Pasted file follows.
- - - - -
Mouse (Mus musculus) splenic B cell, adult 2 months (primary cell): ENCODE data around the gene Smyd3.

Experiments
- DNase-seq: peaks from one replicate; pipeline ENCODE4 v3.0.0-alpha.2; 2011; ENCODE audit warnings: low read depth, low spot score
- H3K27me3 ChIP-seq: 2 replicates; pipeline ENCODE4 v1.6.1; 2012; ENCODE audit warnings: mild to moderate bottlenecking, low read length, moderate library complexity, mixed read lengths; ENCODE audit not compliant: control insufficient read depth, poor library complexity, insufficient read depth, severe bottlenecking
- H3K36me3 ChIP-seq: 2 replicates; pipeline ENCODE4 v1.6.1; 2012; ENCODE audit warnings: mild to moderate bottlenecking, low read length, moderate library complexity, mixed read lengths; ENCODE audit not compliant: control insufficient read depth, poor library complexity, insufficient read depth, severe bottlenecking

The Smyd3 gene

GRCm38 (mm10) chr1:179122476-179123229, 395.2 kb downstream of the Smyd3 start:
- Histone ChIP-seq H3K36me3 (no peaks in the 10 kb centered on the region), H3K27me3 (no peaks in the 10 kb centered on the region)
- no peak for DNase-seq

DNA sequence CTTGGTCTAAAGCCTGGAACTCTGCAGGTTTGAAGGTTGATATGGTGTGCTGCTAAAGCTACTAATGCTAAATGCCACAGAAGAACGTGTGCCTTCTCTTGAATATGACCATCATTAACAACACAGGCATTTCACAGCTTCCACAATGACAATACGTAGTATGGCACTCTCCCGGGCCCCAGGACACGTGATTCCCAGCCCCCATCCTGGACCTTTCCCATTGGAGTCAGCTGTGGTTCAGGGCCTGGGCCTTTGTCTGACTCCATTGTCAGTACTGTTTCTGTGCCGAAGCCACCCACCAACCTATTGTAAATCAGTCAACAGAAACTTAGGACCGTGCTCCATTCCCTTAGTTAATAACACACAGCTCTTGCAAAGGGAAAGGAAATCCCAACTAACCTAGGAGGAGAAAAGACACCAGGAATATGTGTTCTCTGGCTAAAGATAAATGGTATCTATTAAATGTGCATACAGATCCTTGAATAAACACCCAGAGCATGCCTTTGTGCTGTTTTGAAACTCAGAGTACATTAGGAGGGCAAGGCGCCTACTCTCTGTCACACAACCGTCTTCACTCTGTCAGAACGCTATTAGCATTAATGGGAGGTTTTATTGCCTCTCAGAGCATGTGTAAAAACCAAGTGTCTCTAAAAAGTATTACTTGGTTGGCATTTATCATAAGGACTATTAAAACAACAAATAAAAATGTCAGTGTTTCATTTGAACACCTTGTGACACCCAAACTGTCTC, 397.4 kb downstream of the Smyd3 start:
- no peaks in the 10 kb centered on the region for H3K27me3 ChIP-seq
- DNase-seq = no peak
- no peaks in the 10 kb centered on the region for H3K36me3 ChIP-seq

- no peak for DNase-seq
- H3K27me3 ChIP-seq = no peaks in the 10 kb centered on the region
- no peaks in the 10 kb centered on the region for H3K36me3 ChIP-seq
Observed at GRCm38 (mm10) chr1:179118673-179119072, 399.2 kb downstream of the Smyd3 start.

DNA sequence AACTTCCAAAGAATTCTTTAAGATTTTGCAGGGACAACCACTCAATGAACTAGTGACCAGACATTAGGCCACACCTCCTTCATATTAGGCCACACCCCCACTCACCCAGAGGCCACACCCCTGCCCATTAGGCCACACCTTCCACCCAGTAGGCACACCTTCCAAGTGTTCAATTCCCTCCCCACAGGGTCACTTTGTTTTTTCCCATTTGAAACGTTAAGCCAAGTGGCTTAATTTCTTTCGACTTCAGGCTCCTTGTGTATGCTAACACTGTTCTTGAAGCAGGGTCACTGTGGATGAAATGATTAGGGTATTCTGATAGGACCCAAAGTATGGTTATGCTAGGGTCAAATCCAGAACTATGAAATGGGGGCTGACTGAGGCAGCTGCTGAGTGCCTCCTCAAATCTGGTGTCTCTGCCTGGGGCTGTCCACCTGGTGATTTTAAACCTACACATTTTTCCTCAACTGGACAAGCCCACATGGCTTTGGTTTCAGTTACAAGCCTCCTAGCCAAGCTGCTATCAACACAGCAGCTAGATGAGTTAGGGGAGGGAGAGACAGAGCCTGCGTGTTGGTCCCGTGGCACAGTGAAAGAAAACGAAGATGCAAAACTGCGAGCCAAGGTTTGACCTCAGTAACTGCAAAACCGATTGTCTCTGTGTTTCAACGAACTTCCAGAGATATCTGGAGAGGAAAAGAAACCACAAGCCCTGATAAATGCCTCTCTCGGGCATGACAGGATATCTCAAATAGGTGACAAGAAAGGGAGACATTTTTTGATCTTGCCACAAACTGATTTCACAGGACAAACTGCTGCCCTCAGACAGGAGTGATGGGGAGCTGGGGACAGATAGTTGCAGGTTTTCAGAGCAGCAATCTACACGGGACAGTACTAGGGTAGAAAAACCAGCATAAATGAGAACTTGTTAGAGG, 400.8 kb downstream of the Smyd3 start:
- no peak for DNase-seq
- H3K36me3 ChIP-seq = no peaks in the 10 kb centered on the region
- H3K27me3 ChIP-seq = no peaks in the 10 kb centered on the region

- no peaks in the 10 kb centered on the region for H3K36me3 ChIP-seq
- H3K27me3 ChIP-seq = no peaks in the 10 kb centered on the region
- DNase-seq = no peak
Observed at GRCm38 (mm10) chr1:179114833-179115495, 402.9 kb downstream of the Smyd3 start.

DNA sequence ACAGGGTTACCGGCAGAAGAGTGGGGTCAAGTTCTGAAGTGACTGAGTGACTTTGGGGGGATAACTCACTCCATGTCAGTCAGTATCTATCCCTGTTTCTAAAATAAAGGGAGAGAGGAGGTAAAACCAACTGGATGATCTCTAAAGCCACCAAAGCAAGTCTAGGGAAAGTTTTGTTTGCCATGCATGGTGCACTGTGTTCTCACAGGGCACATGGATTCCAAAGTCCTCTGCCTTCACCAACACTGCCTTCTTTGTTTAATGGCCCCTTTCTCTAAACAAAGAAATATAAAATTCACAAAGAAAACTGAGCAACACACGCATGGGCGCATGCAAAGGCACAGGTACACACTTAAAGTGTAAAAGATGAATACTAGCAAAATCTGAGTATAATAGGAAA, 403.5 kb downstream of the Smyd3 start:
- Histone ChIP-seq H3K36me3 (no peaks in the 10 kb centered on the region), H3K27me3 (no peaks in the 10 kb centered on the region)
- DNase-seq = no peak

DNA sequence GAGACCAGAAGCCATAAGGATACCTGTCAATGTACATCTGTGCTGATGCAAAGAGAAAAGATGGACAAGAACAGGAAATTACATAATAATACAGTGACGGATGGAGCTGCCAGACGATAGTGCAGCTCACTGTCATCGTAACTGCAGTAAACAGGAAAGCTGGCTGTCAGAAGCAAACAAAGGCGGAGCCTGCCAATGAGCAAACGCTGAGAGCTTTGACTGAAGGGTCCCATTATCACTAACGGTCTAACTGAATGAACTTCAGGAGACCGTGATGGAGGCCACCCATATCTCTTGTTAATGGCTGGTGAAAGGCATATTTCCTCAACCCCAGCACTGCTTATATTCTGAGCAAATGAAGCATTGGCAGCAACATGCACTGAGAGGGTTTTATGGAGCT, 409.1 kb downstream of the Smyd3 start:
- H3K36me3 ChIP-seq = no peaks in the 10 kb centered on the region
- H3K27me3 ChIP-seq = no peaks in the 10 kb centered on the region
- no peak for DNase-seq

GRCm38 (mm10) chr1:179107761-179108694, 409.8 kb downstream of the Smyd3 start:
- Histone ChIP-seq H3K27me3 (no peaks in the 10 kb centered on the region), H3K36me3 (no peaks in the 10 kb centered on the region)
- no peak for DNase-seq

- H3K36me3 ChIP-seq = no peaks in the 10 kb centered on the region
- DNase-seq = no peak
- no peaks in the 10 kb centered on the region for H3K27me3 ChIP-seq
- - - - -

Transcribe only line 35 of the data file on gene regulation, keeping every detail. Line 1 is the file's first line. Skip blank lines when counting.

- no peak for DNase-seq